'Barack, Be Bold!': What Hillary's Parting Advice Should Be

An Essay By Erich Follath

Photo Gallery: Obama's Foreign Policy Challenges Photos
Pete Souza/ White House

Hillary Clinton has amassed a wealth of frontline experience as US secretary of state, but she will soon be stepping down. Before leaving, though, she's in an excellent position to give her boss some good advice on America's foreign policy challenges. SPIEGEL envisions her fictional farewell letter.

An American president's first term in office is viewed as a practice round of sorts, while the second term is the crucial one, the one that counts toward his historic legacy. You had barely been elected to the White House in 2008, and had just defined a few basic tenets of your policy, when you were forced to make compromises with both your political rivals and your own party to prepare for the next election. Now you no longer have this burden. As far as your career is concerned, you don't have to make allowances for anything or anyone, lobbying groups and donors of all stripes included. In our system, a president hasn't had more than two shots in a long time, and that's a good thing.

There are enormous risks and opportunities ahead, but they are mainly your risks and opportunities, even if a Republican-controlled House of Representatives will try to thwart you here and there. Many presidents, after initial difficulties, have used their second term in optimal ways, becoming historic figures in the process. Take Woodrow Wilson, for example, who established the League of Nations in 1919, his penultimate year in office. If we ignore Franklin D. Roosevelt for a moment, a special case because of World War II, which enabled him to remain in office from 1933 until his death in 1945, there were 12 presidents before you who served for two terms. You could become one of the best second-term presidents ever. One for the history books. The first black president, a conciliator, a peacemaker. And I don't mean that in the Messianic, promising-the-impossible sense. By now, everyone has figured out that you can't walk on water -- even you.

You know me: I don't tell you what you want to hear. We've had our differences. In fact, there were even some bitter and personal attacks in the fight for the Democratic Party nomination for president in 2008. But then we treated each other with great respect in the administration. We are both progressive pragmatists. We've achieved quite a bit in the last four years, and we've also missed some opportunities. Strategic depth wasn't exactly our strength. My reasons for leaving the State Department are purely personal. The distance I'm gaining at the moment helps me see things more clearly -- hence the advice, some of which will probably puzzle you.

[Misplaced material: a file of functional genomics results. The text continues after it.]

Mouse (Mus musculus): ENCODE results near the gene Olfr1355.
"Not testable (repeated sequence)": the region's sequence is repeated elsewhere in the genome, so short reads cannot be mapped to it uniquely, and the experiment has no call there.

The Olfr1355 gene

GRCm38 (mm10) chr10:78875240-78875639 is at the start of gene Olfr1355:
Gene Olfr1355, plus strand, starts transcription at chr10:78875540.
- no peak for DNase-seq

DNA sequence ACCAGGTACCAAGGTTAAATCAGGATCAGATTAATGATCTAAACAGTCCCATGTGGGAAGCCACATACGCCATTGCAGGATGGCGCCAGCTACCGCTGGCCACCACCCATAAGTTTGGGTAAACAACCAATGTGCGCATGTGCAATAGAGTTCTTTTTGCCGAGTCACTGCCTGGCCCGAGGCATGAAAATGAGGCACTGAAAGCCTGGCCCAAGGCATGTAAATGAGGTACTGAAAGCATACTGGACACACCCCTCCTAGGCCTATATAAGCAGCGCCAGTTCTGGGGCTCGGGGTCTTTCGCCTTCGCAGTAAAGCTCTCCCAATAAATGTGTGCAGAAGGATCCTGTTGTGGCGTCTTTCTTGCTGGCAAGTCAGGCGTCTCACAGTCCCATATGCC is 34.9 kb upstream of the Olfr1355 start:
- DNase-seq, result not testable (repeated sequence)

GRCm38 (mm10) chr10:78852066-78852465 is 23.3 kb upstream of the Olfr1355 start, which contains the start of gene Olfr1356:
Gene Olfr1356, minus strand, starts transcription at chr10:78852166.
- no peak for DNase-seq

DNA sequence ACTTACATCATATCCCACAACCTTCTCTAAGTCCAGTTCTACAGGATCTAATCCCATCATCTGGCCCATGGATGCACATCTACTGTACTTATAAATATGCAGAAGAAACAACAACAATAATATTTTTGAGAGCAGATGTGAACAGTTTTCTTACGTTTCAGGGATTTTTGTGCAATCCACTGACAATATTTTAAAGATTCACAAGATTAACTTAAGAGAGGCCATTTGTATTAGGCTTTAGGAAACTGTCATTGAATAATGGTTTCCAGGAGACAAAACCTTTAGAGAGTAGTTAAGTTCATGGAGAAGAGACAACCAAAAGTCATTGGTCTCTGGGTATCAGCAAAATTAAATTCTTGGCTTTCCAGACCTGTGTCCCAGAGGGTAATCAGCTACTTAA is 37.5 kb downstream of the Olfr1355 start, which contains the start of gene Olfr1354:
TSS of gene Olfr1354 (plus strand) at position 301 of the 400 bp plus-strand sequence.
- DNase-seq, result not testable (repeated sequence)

Many are advising you now to focus on domestic issues. You could enhance that with a few relatively unproblematic foreign policy initiatives. You could lift the pointless embargo on Cuba, thereby weakening the Castro regime. And you could upgrade China's Asian neighbors with military alliances, depriving our bankers in Beijing of some of their aggressiveness, essentially leading from behind. The effective management of a comprehensive withdrawal from Afghanistan would also help, and be careful not to let our military leaders convince you to leave thousands of our troops behind. On the domestic front, do everything to promote the economic recovery at home, tighten gun laws, close the disgraceful Guantanamo Bay detention camp and improve our miserable infrastructure, which makes America look like a third-world country. In short, do some nation-building at home.

Navigating the Middle East Minefield

But don't be deceived. Foreign policy will catch up to you in your second term. Like some 800-pound guerilla, it'll turn up in the Oval Office and force its way into the spotlight. You can leave the Europeans to their permanent hibernation when it comes to global policy, to their obsession with themselves. But we don't have that luxury, and nor should we. Isolationism would be just as devastating a concept as the opposite policy was under your predecessor: striking out mindlessly without regard for international agreements.

Yes, I know, the Middle East is a minefield. Not everything is going the way we want it to between Cairo and Gaza, Jerusalem and Tehran. You, Barack, have gotten yourself into some hot water there with well-intended but poorly thought-out initiatives. But now a few things have changed fundamentally. 2013 is a year of destiny. Compared to the last few decades, the prospects for an American initiative have never been as promising as they are today. What is needed is courage to confront both friends (Israel) and enemies (Iran). And it won't work without creativity, diplomatic pressure and a few ugly but pragmatic compromises.

In January, as one of the first official acts of your second term, you should appoint a special envoy for the Israeli-Palestinian conflict and the Iranian nuclear issue. The combination of these two issues will attract a great deal of attention, but in the region -- except perhaps in Jerusalem and Tehran -- it will meet with great approval. For the Arab world, these complex issues belong together. You should make it clear that you believe this, as well, and you should make sure that the diplomat you choose makes the greatest possible impression.